– [Ryan] Right, right. And you mentioned XIoT that’s actually kind of a newish term from a lot of conversations that I’ve had. When it comes to the firmware side of things, how does the approach differ when it comes to XIoT, and then, you know, other IoT devices that you’ve kind of experienced or other people out there maybe using themselves?
– [Thomas] Yeah, so XIoT devices are typically running like an embedded operating system. So, you know, like a ton of these devices are just running like embedded Linux. So it has a file system, it has, you know, user directories, it has applications and configuration files, and normal things you would expect to see in just a Linux operating system. We really break it down into two or three different categories. You have embedded Linux, and then you have RTOS, realtime operating systems. So things like VxWorks, Green Hills, uCos, eCos, that is generalizing, but typically like a single binary operating system. And so much, much harder problem. I mean, we support that as well. And then you have Windows firmware which is pretty self-explanatory. So the things that are different than that would be things that are just like machine code, you know. If you look at stuff like BIOS firmware, and like UEFI stuff, graphics card firmware, network card firmware. There’s a wide range of what that can be. But we tend to focus a lot more on like the embedded operating system side of firmware. So if you look at firmware for like laptops, we typically aren’t super interested in the firmware that’s on those. But we are very interested in firmware that’s on like router, switches, security cameras, printers that kind of stuff.
– [Ryan] And what are some of the biggest vulnerabilities when it comes to firmware that, you know, our audience out there listening to this should be thinking about, if they’re, you know, they might be a little unfamiliar or disconnected from the firmware side, but what should they be thinking about when it comes to those vulnerabilities, how do you kind of approach addressing them, fixing them, making sure that they’re not vulnerabilities anymore?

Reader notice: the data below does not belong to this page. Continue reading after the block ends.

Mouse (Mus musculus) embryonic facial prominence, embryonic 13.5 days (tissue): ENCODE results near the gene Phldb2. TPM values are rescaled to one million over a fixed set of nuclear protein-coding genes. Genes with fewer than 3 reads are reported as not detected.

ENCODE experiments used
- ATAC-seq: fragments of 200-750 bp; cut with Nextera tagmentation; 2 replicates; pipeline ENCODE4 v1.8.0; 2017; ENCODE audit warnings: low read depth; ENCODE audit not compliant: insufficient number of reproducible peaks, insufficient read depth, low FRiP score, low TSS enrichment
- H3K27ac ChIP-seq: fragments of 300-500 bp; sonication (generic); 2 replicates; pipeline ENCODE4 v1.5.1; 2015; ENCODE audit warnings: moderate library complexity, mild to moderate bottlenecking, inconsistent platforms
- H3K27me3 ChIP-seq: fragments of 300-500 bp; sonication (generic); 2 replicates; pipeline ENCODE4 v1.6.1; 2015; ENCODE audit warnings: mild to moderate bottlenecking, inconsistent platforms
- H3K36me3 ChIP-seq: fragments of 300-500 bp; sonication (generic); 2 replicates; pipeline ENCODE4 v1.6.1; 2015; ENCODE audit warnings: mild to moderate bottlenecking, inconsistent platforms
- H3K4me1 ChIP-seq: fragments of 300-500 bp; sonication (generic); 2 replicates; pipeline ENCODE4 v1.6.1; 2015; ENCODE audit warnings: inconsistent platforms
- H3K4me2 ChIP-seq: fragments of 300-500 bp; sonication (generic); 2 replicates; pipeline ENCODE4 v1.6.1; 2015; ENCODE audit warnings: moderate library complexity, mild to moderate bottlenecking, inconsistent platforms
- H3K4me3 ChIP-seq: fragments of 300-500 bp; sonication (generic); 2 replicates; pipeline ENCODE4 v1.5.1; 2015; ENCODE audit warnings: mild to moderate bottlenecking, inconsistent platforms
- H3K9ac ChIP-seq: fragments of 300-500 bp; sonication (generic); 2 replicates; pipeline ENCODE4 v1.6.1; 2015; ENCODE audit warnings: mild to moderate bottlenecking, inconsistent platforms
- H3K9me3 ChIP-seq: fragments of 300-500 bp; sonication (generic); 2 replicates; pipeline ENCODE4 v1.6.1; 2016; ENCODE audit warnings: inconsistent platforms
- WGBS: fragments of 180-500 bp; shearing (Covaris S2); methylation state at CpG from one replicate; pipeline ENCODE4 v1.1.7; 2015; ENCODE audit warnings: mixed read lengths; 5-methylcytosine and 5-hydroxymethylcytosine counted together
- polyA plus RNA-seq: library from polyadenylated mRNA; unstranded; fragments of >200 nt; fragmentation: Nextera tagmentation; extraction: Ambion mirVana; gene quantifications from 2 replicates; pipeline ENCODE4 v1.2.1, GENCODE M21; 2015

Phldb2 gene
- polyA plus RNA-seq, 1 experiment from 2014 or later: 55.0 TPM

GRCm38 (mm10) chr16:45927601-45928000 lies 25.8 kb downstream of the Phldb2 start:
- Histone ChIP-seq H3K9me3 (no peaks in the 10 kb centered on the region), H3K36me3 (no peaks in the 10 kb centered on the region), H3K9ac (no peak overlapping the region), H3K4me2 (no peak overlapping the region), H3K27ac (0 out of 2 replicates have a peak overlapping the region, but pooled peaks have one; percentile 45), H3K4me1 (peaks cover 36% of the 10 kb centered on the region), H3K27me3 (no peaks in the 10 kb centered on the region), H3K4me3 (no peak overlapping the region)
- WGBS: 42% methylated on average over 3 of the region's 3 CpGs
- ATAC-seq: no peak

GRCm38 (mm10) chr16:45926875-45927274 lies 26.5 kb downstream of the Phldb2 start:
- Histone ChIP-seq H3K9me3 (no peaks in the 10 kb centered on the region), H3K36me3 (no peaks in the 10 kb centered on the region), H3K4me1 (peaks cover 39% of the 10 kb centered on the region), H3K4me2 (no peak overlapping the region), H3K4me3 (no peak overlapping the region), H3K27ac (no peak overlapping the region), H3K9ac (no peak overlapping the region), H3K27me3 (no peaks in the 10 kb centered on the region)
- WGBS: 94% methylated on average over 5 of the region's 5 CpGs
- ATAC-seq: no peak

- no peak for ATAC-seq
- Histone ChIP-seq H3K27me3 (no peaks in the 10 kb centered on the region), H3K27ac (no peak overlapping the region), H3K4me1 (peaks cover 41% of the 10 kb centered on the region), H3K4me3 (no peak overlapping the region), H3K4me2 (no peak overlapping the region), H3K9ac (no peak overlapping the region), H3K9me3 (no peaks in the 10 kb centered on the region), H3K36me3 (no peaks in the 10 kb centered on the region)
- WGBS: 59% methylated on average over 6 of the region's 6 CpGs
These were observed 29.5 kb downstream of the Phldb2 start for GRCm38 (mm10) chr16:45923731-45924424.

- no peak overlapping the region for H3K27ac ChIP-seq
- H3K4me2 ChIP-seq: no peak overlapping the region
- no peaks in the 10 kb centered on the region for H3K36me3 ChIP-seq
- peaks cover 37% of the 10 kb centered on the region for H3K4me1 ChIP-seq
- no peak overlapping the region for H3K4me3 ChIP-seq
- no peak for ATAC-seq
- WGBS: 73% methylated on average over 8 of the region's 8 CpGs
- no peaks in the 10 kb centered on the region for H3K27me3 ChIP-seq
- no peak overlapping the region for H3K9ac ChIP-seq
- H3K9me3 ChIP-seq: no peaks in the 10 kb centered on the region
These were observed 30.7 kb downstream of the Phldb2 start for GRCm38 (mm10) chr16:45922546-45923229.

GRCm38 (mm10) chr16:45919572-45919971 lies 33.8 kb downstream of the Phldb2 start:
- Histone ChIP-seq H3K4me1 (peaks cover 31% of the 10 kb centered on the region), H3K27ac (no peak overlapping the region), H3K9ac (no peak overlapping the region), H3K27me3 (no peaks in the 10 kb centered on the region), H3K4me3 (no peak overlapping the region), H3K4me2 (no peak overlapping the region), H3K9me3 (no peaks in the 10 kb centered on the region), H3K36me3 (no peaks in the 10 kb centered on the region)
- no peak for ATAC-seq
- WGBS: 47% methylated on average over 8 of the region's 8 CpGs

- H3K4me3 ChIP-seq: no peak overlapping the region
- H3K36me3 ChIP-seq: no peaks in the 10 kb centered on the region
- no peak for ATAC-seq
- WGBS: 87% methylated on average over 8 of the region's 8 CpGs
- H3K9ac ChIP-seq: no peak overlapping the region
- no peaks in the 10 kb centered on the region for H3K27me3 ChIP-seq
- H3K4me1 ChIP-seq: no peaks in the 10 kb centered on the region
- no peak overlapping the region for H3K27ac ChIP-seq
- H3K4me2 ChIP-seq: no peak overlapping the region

– [Thomas] Yeah, I mean, number one, I think people will be very surprised to see the types of vulnerabilities that exist on these devices are the same kinds of vulnerabilities that exist on their traditional IT assets. There’s no difference. They’re typically a lot older. And so, but other issues we identify that are not, you know, directly known as like vulnerabilities or CVEs, things like weak credentials, misconfigurations, identifying private keys or API keys. So there’s a number of other things that we identify that are incredibly risky and problematic, aside from just like traditional CVEs. And so in terms of how you go about addressing those, really depends on the persona. So if you are a device manufacturer obviously you have a number of additional things that you are able to do to remediate or mitigate those vulnerabilities as compared to an enterprise customer who has purchased your device, who is not able to update the code at their leisure. Technically you could, but then you void the warranty and you cause a bunch of other problems for yourself. So if you’re a device manufacturer, you can update the components, you can add in other mitigations and things like that. If you’re an enterprise user, you can apply pressure back to your device manufacturer, you can apply the latest firmware updates, you can segment those devices in some capacity, apply, you know, additional monitoring capabilities around those devices, leverage a platform like ours for like third party risk management and procurement purposes. We’ve used that. So number of things you can do on both sides.
– [Ryan] Fantastic. And what is like, I guess, if you were to talk somebody through kind of the process you go through when it comes to analyzing the firmware what does that process look like timeline-wise? You know, how does that usually go? What’s involved from the company that you’re working with side versus what you all handle? Like just just to kind of at a high level, I’d love to learn more about that.